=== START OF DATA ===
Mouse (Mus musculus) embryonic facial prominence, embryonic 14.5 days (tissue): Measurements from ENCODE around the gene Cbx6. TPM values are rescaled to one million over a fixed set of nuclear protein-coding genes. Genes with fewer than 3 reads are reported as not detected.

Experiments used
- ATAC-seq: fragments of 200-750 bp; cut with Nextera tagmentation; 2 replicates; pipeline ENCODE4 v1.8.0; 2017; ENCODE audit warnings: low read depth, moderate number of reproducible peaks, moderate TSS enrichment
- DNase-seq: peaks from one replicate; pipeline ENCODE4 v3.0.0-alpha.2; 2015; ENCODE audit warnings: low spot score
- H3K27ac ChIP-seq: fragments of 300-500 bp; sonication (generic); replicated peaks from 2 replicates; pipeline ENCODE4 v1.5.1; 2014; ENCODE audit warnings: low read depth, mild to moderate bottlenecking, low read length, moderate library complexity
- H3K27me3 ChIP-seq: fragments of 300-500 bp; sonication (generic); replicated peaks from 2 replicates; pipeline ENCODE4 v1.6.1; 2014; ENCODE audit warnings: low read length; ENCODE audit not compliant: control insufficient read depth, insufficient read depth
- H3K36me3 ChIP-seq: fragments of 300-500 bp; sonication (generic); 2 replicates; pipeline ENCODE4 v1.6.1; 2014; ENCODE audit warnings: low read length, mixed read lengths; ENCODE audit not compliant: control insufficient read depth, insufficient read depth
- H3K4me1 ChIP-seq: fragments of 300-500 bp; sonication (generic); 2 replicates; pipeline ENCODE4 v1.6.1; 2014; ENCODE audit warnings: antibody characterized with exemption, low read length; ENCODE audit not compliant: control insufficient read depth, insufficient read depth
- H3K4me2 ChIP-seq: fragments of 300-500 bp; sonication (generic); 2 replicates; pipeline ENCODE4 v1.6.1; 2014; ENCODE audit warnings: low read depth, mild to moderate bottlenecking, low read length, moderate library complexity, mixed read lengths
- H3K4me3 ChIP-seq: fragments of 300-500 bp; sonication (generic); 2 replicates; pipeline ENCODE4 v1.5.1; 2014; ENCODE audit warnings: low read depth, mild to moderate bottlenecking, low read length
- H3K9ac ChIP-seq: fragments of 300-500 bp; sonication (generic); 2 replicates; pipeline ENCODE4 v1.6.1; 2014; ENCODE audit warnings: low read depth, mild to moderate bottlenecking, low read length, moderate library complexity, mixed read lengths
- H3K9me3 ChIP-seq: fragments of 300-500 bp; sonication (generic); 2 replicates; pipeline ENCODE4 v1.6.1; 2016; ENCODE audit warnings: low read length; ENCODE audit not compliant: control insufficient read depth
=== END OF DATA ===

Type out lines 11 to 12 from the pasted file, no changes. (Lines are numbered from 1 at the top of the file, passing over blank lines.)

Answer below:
- H3K9ac ChIP-seq: fragments of 300-500 bp; sonication (generic); 2 replicates; pipeline ENCODE4 v1.6.1; 2014; ENCODE audit warnings: low read depth, mild to moderate bottlenecking, low read length, moderate library complexity, mixed read lengths
- H3K9me3 ChIP-seq: fragments of 300-500 bp; sonication (generic); 2 replicates; pipeline ENCODE4 v1.6.1; 2016; ENCODE audit warnings: low read length; ENCODE audit not compliant: control insufficient read depth